After almost a year living with a 40 minute drive of Oelde, the home of Pott's Landbier, we finally went today. Pott's Landbier was one of my regular local beers, and it appears to receive somewhat of a cult following in this area, although it seems people either love it or hate it. I have to admit I like their quirky website -- including the music which is playing while I type this -- and always had this image of a tavern-like brewery and bakery out in the countryside. Well, with an official name like Pott's Naturpark Brauerei, you imagine Bambi and family frolicking nearby while you sip a landbier and eat their cousins.
My illusions were quickly shattered when I realised that Naturpark is a euphamism for Industrial Park. Ok, it's on the edge, and it's close to the Vier-Jahreszeiten-Park Oelde, but right across the road is a petrol station, a Burger King and a Penny Markt. The building itself is not quite tavern, and is more a large, modern brewing, baking and butchery operation, perched on a slight rise in the Münsterland's mainly featureless landscape. However, with all the glass showing glimpses of brewing equipment all over the place, I was a little excited. The restaurant is modern and bright, with redbrick divides splitting the room up and tables engraved with images of barley and hops at the corners. The menu is what my wife called typcially Westphalian -- based on the fact they mixed carrots and stuff into a white sauce on her fish -- but to me it was typically German, featuring alot of meat. Of course I stayed in with the country theme and picked Leberkase. I should mention that each of the items on the menu had a recommendation for which beer to pair with the dish. On their website they mention that they have two Biersommeliers -- and I'm still not sure how to take that terminology --, the first to qualify for the diploma in the Münsterland. I can't help wondering though if they are limited in their palette of colours to choose from if they must stick to the Pott's beers, tasty as they are.
My son screamed for malzbier (he's a malzbier junkie now) while I politely asked for a landbier. I have to say, I was disappointed with the food. Sure, it was ok, but the bratkartoffeln were a little over-oily, and there was nothing much about the meat. It felt more like canteen fare, but maybe I ordered something too simple. The service and friendliness of the staff was excellent though -- always a bonus when you have a four-year-old -- and quite a large staff they have too. Well, there is the restaurant, the bakery and the butchers to run as well as a fairly large brewery.
The brewery was founded in 1769, but it's clear that the building we were sitting in was not the original. What I didn't know, before today, is that the original is still in use in the heart of Oelde. The first stages of the brewing is still carried out there using water from their own well, and the beer is later brought to the Naturpark site, which was built in 1996, for conditioning, filtering and bottling/kegging. In their information leaflet they say that this idea of brewing in one location and lagering in another location is traditional, and that moving the beer stirs up the yeast and helps the beer along it's merry way. I guess it is traditional if you consider the use of caves in the past for lagering.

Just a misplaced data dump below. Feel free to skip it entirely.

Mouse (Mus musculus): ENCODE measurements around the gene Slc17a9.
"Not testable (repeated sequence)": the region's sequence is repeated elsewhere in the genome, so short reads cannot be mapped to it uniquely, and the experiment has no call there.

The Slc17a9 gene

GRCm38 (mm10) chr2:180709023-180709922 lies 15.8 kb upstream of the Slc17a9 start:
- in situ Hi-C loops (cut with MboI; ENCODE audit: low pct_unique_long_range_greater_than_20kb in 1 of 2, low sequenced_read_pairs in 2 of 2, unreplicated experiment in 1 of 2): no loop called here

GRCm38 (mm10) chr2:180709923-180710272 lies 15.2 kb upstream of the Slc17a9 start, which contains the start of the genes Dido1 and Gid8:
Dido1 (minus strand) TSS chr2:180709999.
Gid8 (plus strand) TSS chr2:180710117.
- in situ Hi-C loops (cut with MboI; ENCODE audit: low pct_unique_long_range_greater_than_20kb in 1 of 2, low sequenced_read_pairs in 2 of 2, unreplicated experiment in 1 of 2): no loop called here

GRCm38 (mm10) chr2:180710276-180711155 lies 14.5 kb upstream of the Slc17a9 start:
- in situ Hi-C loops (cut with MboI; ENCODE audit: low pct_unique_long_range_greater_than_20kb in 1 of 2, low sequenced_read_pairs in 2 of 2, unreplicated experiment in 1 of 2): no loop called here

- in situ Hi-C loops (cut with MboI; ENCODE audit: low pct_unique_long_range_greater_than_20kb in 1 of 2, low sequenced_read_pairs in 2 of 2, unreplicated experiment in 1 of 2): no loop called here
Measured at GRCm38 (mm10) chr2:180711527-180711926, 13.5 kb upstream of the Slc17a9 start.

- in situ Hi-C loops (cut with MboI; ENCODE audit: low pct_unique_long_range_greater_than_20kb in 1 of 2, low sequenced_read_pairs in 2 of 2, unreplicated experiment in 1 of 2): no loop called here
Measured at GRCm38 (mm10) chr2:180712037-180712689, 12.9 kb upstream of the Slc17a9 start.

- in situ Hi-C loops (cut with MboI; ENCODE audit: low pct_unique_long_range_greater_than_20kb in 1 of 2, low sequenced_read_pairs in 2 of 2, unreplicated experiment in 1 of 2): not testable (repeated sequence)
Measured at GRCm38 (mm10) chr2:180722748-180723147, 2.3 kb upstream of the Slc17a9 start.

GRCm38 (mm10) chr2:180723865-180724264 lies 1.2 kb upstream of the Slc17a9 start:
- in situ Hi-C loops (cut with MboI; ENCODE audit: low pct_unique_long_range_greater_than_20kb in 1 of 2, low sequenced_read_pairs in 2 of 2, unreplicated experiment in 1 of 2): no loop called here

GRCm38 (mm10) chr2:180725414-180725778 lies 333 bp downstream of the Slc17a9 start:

You can walk the corridors behind the restaurant and view the rooms for the differnet stages of the processes they carry out at this part of the brewery. The conditioning tanks, the filtration system (complicated looking!) and the state-of-the-art bottling line, complete with robotic arms for lifting crates around. Well, it wasn't running on a Sunday, but I saw the arm working in a video, I swear! I just love robots...
Down the end of the corridor is the Georg-Lechner Biermuseum. The website doesn't do the museum justice, as it's a lovely area to ogle bottles, mugs, labels, posters and brewing equipment from the past. As well as the prettiness, there's a wealth of information about the breweries of the region, past and present, laid out in posters all around, grouped by town. There's so much informaiton it was hard to take in during our brief trip, but one item that really caught my eye was that apparently there were 152 operational breweries in Münster in 1890, between them producing 12,086,000 litres of beer. 7,663,500 bottom fermented and 4,422,500 top fermented if you want to know. I'm not clear on whether those numbers encompass the Münsterland as a whole, or the city, but regardless, now, there is only one operational brewery within the city of Münster, and probably only a handful in the surrounding region. As it was Sunday, there was nobody there to answer questions, but with a bit of time you could learn alot about the brewing history of the major towns of the region. And I'm sure if Georg was there (after waking up and getting out of his barrel) one might get access to his office and the masses of journals there. Oh, and the giant chandelier made of 330ml Pott's swingtop bottles and copper pipe was very nice. I'm tempted to make one myself.
On the Pott's beer front, the Pott's Landbier was a little different from the brewery tap, firstly being colder than I would normally drink from the bottle, but also a little more crisp and hoppy. That could be the temperature of course. Their Pott's Weizen had classic light cloves and banana, but also a nutmeg-like warmth and a nice fullish mouthfeel. Tasty! I have yet to try their Prinzipal and regular Pilseners.
On an aside, I had heard rumours about a beer called Pott's Paddy, which used Irish whiskey malt. I couldn't find it anywhere and began to suspect my colleague was pulling my leg, but today I got it confirmed that it did exist, but no longer. Schade.